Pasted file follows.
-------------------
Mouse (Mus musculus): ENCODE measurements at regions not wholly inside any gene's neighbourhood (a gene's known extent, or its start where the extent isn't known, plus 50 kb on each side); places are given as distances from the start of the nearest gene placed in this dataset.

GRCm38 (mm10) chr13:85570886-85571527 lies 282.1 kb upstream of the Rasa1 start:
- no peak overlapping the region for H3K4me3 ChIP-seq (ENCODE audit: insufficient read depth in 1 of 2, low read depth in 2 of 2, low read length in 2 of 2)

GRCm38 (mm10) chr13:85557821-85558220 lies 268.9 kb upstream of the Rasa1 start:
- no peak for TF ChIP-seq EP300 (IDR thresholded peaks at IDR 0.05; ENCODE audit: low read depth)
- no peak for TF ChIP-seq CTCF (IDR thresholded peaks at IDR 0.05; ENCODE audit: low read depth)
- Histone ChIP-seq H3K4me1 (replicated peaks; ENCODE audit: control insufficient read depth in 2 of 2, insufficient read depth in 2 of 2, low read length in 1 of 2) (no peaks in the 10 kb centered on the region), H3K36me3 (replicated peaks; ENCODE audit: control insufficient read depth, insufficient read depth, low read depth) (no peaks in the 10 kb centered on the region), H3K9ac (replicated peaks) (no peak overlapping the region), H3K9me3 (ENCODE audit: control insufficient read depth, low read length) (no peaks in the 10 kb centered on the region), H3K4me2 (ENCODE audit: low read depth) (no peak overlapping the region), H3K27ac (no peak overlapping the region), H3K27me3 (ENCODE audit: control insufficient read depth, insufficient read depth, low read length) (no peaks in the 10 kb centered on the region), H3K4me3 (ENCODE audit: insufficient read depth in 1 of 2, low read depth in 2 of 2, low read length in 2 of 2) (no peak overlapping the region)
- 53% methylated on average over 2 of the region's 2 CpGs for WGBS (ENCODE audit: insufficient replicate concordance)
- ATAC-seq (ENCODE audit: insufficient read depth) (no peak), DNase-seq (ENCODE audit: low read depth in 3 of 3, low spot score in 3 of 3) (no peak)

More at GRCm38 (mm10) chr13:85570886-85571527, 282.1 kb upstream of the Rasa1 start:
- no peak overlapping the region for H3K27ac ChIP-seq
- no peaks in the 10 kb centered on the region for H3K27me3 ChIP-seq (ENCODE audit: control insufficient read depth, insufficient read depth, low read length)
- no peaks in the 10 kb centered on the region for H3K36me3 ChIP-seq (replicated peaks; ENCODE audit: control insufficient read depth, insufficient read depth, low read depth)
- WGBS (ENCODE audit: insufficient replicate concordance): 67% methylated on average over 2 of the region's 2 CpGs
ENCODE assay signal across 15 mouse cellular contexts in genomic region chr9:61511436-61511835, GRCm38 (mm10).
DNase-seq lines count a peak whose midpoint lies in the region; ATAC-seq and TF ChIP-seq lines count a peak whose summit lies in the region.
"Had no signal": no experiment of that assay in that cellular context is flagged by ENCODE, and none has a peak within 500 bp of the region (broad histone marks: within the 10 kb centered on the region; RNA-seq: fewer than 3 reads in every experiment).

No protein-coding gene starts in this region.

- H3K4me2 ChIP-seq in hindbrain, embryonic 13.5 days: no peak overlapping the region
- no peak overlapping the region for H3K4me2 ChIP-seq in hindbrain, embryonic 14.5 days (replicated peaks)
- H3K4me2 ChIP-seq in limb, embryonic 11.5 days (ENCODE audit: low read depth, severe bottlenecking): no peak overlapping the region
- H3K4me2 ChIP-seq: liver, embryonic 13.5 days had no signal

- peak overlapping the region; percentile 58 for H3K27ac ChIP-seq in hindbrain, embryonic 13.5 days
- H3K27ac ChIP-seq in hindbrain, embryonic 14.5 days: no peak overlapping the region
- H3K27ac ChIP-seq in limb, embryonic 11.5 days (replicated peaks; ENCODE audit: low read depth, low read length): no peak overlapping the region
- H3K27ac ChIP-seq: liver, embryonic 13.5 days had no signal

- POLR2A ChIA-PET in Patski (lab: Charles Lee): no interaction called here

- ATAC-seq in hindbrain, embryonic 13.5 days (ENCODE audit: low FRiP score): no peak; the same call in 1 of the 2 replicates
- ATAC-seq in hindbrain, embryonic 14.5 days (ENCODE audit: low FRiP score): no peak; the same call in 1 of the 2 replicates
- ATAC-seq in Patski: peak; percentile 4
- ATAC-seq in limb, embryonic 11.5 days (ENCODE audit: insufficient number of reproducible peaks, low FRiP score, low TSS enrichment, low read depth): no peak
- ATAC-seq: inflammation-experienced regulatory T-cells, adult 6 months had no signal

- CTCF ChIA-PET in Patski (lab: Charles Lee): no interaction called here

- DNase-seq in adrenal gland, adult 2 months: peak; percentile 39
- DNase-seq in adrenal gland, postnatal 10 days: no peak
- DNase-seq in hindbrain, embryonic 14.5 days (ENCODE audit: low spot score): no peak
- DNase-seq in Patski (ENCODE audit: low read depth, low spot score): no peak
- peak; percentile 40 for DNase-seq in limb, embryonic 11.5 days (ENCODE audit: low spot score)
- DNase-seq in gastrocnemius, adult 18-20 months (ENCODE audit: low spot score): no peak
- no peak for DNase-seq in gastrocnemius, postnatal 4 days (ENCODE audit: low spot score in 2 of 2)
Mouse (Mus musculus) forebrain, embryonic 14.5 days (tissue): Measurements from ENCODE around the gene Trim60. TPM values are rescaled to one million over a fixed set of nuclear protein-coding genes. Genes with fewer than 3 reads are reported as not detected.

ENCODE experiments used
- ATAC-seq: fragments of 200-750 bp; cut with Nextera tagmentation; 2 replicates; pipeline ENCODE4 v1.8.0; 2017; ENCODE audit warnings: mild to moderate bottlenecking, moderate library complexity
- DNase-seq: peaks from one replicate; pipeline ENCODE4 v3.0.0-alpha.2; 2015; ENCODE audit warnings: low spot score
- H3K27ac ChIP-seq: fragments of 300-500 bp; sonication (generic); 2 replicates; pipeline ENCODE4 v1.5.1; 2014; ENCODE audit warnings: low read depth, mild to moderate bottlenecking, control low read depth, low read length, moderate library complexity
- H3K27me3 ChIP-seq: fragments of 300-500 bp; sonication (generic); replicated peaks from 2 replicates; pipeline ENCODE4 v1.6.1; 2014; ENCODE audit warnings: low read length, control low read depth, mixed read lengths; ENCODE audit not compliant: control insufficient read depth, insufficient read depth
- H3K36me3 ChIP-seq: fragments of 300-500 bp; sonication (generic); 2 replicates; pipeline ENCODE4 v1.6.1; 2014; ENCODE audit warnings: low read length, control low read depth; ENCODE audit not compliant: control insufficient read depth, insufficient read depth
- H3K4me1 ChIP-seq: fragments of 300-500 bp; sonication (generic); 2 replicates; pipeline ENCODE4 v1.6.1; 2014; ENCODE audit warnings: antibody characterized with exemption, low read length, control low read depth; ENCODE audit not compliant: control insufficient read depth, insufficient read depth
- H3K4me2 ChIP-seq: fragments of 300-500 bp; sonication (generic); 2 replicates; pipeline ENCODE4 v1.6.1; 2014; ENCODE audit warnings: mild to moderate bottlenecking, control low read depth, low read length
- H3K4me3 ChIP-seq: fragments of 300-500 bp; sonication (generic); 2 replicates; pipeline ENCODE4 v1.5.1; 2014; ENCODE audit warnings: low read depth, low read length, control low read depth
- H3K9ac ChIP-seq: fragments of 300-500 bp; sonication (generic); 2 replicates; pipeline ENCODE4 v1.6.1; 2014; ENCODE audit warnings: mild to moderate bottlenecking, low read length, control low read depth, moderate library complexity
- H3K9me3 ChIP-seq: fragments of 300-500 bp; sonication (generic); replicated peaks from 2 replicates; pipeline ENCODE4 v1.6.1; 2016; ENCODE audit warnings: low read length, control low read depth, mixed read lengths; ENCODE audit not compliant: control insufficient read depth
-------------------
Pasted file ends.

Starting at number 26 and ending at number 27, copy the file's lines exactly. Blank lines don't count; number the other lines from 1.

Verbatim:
- H3K27ac ChIP-seq: liver, embryonic 13.5 days had no signal

- POLR2A ChIA-PET in Patski (lab: Charles Lee): no interaction called here